Health Impact News Editor Comments
Maine doctors have found that they can treat their patients better by abandoning the conventional treatment model of Big Pharma, and using a “direct primary care” model instead. But will Big Pharma, and their influence in government, allow this to happen? Vermont lawmakers are taking steps to prevent  this kind of patient-center care.
Awash in Paperwork, Maine Doctors Abandon Conventional Treatment Model
Many primary care doctors commit to the profession because of their passion for caring for patients. But the reality of the job often requires doctors to pack each day with patient appointments. As time with patients shrinks and administrative tasks swell, the quality of care can suffer.
Out of frustration, some Maine doctors have decided to abandon the conventional treatment model for something called direct primary care.
Last July, Catherine Krouse was just about done with her career choice. Fresh out of medical school and her residency in family medicine, she didn’t feel eager for her future. She felt jaded.
“I knew for myself that signing a contract with a conventional model would be the end of me, that I wouldn’t go back,” she says. “I’d probably quit medicine.”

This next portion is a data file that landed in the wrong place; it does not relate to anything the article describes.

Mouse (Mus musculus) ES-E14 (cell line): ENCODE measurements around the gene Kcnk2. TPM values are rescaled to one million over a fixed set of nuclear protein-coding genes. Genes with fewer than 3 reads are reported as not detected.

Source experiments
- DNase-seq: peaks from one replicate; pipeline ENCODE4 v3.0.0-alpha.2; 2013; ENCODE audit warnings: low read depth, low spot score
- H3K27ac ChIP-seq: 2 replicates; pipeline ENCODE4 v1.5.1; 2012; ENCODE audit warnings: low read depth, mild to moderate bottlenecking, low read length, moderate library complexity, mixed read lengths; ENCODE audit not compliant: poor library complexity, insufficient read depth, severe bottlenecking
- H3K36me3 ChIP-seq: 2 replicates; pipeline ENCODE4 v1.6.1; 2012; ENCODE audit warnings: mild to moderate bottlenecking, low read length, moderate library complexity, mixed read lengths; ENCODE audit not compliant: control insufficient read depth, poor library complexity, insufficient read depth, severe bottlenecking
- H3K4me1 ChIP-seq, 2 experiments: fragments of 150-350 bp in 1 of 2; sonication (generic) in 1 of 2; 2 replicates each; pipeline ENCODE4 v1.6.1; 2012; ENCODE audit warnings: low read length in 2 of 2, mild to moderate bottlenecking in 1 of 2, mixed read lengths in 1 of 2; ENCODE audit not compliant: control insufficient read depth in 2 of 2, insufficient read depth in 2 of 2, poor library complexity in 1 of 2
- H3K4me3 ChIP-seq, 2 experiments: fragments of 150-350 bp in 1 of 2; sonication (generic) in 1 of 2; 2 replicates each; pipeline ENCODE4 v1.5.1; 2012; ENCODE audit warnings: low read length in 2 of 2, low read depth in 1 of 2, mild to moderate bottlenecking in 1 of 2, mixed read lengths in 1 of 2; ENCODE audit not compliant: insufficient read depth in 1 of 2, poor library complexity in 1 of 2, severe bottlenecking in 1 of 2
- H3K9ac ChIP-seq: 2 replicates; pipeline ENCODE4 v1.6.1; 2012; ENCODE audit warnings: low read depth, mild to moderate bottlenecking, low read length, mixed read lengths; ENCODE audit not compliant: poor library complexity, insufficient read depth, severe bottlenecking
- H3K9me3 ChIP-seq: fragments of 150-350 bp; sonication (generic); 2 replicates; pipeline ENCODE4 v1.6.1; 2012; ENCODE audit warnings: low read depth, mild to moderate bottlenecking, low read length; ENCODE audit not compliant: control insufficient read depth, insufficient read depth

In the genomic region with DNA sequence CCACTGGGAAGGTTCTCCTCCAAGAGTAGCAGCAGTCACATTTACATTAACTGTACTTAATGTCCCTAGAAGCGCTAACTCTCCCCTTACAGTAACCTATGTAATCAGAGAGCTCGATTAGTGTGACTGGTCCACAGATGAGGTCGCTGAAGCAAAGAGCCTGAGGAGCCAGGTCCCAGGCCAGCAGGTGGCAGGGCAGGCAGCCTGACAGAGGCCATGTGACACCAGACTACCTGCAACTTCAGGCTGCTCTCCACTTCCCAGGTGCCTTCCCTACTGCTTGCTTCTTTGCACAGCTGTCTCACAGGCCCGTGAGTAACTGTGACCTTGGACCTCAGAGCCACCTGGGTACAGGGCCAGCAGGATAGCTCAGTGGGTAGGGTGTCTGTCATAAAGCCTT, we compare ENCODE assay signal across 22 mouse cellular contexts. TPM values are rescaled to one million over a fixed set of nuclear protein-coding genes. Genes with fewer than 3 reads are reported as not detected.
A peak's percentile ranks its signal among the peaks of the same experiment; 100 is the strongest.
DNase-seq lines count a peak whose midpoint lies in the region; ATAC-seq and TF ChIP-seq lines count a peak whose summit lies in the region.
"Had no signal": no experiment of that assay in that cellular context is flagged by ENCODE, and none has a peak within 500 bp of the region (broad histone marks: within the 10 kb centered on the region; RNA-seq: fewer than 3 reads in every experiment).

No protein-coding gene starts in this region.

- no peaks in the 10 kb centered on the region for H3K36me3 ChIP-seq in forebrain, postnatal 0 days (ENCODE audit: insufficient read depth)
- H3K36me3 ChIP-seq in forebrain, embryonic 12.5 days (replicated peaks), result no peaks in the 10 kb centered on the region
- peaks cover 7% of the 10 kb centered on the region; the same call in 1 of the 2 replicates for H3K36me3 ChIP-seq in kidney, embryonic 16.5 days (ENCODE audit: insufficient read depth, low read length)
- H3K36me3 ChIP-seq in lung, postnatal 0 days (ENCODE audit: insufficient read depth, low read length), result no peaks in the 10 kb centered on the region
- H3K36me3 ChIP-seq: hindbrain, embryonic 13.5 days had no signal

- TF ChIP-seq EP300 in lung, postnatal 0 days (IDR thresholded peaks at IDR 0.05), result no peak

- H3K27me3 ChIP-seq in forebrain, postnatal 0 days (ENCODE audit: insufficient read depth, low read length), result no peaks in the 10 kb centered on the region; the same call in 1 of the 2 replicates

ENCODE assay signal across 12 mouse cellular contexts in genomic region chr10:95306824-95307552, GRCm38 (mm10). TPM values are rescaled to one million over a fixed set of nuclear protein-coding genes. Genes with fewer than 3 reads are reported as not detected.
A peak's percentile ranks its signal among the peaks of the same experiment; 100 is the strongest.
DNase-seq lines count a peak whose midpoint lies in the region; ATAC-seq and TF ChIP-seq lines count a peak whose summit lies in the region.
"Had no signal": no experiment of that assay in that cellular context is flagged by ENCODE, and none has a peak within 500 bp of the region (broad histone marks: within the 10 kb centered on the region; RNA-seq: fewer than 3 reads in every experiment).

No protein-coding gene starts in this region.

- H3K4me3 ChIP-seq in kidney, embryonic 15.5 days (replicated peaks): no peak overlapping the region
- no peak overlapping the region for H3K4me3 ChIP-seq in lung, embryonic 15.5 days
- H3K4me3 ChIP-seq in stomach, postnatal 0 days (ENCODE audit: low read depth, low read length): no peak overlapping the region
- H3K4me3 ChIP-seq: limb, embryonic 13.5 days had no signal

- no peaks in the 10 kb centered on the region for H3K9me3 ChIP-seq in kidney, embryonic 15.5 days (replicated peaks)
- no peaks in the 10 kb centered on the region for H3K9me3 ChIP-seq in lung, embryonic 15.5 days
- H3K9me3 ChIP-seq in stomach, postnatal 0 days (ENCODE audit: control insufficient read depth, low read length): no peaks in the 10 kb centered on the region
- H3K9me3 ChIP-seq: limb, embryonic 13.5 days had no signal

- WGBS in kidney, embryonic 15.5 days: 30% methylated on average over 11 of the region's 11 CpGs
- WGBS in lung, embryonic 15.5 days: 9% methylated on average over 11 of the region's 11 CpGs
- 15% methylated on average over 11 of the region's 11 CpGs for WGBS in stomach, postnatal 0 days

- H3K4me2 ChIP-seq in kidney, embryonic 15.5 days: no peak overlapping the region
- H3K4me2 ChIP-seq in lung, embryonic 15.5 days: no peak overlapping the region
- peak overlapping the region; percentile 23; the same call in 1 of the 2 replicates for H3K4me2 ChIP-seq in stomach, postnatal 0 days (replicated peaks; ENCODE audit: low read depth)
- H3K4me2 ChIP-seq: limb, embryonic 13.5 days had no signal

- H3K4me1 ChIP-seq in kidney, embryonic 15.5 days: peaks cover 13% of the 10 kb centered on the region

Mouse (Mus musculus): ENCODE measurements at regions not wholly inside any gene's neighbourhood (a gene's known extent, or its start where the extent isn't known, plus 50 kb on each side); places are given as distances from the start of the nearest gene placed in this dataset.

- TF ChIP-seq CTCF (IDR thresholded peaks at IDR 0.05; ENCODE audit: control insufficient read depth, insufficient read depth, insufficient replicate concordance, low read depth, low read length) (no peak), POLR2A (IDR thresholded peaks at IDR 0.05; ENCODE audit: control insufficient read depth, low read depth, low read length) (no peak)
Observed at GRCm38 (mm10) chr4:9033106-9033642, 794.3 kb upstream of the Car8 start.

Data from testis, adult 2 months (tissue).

Quit, because Krouse says the way health care has evolved, patients often come second to the other demands on doctors: Filling out reimbursement forms. Calling insurance companies to battle for claims. Reviewing and signing off on stacks of patient paperwork.
“You just end up getting drained and drained and drained,” Krouse says. “And then when your cup is completely empty, then you just get guarded and angry. And then you put up walls, and that really creates barriers.”
So Krouse decided to set up a direct primary care practice. Earlier this month she opened Lotus Family Practice in Falmouth. She doesn’t accept insurance. Instead, she charges patients a monthly membership fee. “So it’s very direct. It’s just patients and doctors. There’s no one else in between.”
Membership is $60 a month for adults, $20 for kids. It covers an unlimited number of visits, which last about 45 minutes. Patients can also call or text Krouse any time they want. She also provides generic drugs at wholesale cost. Those savings alone, she says, can cover the cost of membership. “Pennies. They cost pennies.”
Read the Full Story at Maine Public Broadcasting .